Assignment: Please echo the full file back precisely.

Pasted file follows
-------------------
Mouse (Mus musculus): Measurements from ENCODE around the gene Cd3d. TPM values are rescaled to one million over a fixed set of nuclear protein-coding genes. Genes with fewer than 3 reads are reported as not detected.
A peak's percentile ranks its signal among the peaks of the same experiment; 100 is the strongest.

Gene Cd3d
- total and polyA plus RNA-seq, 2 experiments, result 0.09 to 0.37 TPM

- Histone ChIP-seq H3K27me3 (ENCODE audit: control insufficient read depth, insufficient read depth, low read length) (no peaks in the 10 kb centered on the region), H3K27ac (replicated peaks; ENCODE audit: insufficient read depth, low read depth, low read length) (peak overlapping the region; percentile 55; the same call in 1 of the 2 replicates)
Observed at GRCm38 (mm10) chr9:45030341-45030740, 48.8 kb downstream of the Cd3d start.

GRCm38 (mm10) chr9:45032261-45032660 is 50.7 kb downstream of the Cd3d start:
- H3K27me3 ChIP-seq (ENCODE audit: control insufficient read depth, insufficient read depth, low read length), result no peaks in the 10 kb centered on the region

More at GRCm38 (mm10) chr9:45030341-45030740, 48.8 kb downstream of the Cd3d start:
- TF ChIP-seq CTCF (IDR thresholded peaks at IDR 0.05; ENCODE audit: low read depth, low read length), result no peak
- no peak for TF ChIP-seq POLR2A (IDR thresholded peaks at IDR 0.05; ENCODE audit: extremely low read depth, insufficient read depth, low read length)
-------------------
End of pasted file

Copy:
Mouse (Mus musculus): Measurements from ENCODE around the gene Cd3d. TPM values are rescaled to one million over a fixed set of nuclear protein-coding genes. Genes with fewer than 3 reads are reported as not detected.
A peak's percentile ranks its signal among the peaks of the same experiment; 100 is the strongest.

Gene Cd3d
- total and polyA plus RNA-seq, 2 experiments, result 0.09 to 0.37 TPM

- Histone ChIP-seq H3K27me3 (ENCODE audit: control insufficient read depth, insufficient read depth, low read length) (no peaks in the 10 kb centered on the region), H3K27ac (replicated peaks; ENCODE audit: insufficient read depth, low read depth, low read length) (peak overlapping the region; percentile 55; the same call in 1 of the 2 replicates)
Observed at GRCm38 (mm10) chr9:45030341-45030740, 48.8 kb downstream of the Cd3d start.

GRCm38 (mm10) chr9:45032261-45032660 is 50.7 kb downstream of the Cd3d start:
- H3K27me3 ChIP-seq (ENCODE audit: control insufficient read depth, insufficient read depth, low read length), result no peaks in the 10 kb centered on the region

More at GRCm38 (mm10) chr9:45030341-45030740, 48.8 kb downstream of the Cd3d start:
- TF ChIP-seq CTCF (IDR thresholded peaks at IDR 0.05; ENCODE audit: low read depth, low read length), result no peak
- no peak for TF ChIP-seq POLR2A (IDR thresholded peaks at IDR 0.05; ENCODE audit: extremely low read depth, insufficient read depth, low read length)